“A new city wide mental health and housing support service – Positive Pathways, was launched in April 2013. The service provides floating support for people who are settling in after a stay in hospital, leaving prison or already living in the community but experiencing problems managing their tenancy. The consortium of local voluntary sector organisations is led by Community Links.

“The programme has had a positive impact across Leeds since 2003 and we want to continue this into the future with the primary aim of supporting vulnerable people to achieve and sustain independent living."

The primary aim of the service is to support people in the city to achieve and sustain independent living. The key changes have revolved around the remodelling of homeless provision in the city and ensuring that the council works closely with stakeholders and clients to ensure a more modern approach where there has been a move towards self-contained accommodations rather than hostel based provision. Provision is flexible and responsive with a focus on partnership working to develop integrated pathways for clients and long term solutions.

A new single point of entry service has also been launched to support young people aged 16-24 to sustain independent living, develop financial awareness, access training and work and improve their health and well-being. The Flagship scheme provides 150 trainer flats and offers additional floating support. The consortium is led by GIPSIL and has already helped over 100 young people with accommodation since July.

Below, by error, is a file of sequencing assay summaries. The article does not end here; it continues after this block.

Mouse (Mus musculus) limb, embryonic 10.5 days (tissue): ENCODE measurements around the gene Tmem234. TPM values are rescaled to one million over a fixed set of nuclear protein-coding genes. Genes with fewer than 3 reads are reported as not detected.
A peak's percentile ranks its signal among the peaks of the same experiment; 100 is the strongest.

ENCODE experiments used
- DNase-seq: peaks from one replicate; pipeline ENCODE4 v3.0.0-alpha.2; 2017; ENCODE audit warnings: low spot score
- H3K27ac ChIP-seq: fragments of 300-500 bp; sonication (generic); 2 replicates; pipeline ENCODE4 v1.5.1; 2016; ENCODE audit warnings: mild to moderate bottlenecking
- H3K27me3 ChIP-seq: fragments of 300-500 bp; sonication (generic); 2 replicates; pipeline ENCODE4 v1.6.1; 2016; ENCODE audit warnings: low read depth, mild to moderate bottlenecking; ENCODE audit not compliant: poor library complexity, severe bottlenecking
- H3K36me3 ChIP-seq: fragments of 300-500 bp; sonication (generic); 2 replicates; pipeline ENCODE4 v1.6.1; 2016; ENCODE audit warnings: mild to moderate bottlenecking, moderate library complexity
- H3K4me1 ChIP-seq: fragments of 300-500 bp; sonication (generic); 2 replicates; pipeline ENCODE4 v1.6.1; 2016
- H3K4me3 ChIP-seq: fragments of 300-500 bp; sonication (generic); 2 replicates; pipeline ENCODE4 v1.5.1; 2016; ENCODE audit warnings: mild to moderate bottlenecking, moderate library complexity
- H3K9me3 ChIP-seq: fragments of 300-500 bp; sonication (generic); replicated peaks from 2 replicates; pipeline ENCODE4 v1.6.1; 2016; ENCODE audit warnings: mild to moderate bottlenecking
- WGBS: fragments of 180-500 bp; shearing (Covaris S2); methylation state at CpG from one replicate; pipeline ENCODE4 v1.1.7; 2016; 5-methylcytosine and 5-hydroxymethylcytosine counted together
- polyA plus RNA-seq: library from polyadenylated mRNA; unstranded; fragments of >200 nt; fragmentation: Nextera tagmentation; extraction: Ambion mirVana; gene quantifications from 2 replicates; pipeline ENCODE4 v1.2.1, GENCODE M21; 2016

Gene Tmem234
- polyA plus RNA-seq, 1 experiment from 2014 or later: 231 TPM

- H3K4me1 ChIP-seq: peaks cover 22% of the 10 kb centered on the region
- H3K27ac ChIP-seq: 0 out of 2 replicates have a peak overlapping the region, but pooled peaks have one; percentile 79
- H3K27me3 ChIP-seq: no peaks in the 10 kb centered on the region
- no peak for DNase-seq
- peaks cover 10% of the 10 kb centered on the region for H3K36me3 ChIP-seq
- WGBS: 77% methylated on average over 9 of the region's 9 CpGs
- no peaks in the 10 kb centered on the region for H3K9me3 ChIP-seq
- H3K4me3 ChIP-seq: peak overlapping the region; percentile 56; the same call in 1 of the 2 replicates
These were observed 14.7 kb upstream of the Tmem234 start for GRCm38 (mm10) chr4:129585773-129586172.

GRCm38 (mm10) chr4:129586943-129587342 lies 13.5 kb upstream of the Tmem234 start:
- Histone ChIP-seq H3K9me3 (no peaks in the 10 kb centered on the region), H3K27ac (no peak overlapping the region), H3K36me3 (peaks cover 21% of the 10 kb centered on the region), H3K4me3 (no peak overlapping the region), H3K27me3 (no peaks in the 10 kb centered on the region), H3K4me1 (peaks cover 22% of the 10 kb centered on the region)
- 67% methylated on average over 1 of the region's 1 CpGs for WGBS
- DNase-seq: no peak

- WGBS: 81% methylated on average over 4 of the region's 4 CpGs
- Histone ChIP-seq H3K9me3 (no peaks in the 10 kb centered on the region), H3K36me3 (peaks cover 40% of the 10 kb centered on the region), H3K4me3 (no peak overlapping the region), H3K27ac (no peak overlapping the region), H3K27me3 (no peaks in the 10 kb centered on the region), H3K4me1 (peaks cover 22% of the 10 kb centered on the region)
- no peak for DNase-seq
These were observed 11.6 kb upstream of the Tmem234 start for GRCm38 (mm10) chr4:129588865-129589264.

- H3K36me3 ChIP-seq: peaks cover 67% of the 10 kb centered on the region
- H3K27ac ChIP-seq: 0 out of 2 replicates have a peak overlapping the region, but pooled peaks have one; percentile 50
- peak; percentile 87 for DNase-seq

For media enquiries, please contact;
Cat Milburn, Leeds City Council press office (0113) 247 4450

Council targets landlords in Crossgates to keep standards high

Leeds City Council is taking action in the east of the city to ensure work is continuing to bring empty properties back into use and that private sector housing in the area is up to standard.

There are a number of empty private properties that have been identified in Crossgates, and the council has been working with owners over recent weeks to ensure that these properties are brought back into use or are being actively marketed for sale.

Already eight of the properties have been brought back into use, with a further 16 being actively marketed for sale. The council will continue to monitor another 21 properties which are currently exempt from council tax as the owners have either passed away or are in care homes.

The council will also be visiting a number of large houses of multiple occupation (HMO’s) that have previously been the subject of concern of local residents to identify any issues regarding property standards, and using any necessary powers of enforcement to correct any outstanding issues.

Along with ensuring that housing in the area meets a good standard, work has been carried out to address issues of fly-tipping, drainage, dog fouling, litter bins and waste in gardens.

Councillor Peter Gruen, Leeds City Council executive board member with responsibility neighbourhoods, planning and support services said:

“Ensuring we help to bring empty properties back into use is a real priority for the council. It is great to see a number of properties have already been brought back into use in this area, and as a council we will continue to monitor the other properties to keep this work up.

“We have noted concerns from residents about a number of large houses in multiple occupation and will be visiting these properties in the coming weeks to ensure standards of housing are to the right level, and that the frontage of these properties remains in a good state of repair.”

For media enquiries, please contact;
Cat Milburn, Leeds City Council press office (0113) 247 4450